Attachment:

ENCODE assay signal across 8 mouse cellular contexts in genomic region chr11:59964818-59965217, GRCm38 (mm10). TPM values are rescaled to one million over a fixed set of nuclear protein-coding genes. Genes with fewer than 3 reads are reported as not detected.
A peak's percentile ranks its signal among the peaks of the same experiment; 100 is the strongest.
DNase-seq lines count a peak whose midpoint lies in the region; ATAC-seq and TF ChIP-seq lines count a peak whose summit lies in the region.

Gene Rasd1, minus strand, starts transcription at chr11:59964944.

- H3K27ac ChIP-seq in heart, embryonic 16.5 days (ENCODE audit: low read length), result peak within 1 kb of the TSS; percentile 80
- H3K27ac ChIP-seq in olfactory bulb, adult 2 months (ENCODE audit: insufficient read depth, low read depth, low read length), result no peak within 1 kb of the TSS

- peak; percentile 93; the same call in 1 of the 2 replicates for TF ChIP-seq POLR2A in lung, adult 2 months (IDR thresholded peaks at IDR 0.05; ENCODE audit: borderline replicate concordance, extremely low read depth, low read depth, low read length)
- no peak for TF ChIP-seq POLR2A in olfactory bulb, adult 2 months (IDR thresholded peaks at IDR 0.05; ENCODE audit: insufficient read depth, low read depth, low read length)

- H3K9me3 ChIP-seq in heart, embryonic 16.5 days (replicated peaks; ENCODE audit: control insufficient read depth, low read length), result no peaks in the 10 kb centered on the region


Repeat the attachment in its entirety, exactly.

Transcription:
ENCODE assay signal across 8 mouse cellular contexts in genomic region chr11:59964818-59965217, GRCm38 (mm10). TPM values are rescaled to one million over a fixed set of nuclear protein-coding genes. Genes with fewer than 3 reads are reported as not detected.
A peak's percentile ranks its signal among the peaks of the same experiment; 100 is the strongest.
DNase-seq lines count a peak whose midpoint lies in the region; ATAC-seq and TF ChIP-seq lines count a peak whose summit lies in the region.

Gene Rasd1, minus strand, starts transcription at chr11:59964944.

- H3K27ac ChIP-seq in heart, embryonic 16.5 days (ENCODE audit: low read length), result peak within 1 kb of the TSS; percentile 80
- H3K27ac ChIP-seq in olfactory bulb, adult 2 months (ENCODE audit: insufficient read depth, low read depth, low read length), result no peak within 1 kb of the TSS

- peak; percentile 93; the same call in 1 of the 2 replicates for TF ChIP-seq POLR2A in lung, adult 2 months (IDR thresholded peaks at IDR 0.05; ENCODE audit: borderline replicate concordance, extremely low read depth, low read depth, low read length)
- no peak for TF ChIP-seq POLR2A in olfactory bulb, adult 2 months (IDR thresholded peaks at IDR 0.05; ENCODE audit: insufficient read depth, low read depth, low read length)

- H3K9me3 ChIP-seq in heart, embryonic 16.5 days (replicated peaks; ENCODE audit: control insufficient read depth, low read length), result no peaks in the 10 kb centered on the region